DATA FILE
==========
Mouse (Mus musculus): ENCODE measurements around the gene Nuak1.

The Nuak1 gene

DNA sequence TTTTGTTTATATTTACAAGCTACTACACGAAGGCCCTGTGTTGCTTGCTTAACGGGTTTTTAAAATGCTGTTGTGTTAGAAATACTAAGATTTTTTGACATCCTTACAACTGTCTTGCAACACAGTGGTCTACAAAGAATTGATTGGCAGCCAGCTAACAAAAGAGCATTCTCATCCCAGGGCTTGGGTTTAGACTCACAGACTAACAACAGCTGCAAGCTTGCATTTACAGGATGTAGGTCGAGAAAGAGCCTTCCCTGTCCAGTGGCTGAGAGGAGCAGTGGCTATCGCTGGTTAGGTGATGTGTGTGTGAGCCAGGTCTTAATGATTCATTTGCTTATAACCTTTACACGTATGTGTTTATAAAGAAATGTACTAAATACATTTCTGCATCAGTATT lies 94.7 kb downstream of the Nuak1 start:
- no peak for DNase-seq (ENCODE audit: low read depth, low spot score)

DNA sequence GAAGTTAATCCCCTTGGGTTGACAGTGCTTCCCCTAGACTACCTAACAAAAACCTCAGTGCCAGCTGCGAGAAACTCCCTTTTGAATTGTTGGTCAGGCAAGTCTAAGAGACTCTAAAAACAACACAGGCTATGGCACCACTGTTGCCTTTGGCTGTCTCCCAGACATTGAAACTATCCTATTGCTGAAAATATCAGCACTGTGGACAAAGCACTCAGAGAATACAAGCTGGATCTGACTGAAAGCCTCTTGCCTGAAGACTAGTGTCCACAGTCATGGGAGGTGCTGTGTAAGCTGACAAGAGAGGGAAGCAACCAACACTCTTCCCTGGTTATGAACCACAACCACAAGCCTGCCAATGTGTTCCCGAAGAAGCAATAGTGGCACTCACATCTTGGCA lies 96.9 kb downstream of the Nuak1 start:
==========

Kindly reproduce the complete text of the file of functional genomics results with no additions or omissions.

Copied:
Mouse (Mus musculus): ENCODE measurements around the gene Nuak1.

The Nuak1 gene

DNA sequence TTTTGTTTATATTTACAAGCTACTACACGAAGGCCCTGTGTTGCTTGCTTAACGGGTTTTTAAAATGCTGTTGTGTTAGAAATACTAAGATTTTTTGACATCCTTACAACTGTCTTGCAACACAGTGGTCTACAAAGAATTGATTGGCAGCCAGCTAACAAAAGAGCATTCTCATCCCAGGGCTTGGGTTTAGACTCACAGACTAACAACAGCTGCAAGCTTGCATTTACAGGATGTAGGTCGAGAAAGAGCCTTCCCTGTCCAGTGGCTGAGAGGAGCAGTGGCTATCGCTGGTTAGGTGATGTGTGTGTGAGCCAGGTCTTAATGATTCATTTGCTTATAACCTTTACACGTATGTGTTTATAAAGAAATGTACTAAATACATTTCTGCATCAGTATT lies 94.7 kb downstream of the Nuak1 start:
- no peak for DNase-seq (ENCODE audit: low read depth, low spot score)

DNA sequence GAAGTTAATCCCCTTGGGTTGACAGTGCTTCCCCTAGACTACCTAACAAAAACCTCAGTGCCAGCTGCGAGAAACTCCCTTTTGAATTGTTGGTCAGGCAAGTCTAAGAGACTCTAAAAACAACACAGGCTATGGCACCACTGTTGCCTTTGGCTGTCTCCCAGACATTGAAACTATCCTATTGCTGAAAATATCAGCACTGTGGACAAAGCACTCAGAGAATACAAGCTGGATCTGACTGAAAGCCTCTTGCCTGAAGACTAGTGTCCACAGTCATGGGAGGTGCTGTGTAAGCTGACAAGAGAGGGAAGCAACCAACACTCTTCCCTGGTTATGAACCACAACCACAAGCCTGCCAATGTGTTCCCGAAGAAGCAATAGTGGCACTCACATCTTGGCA lies 96.9 kb downstream of the Nuak1 start: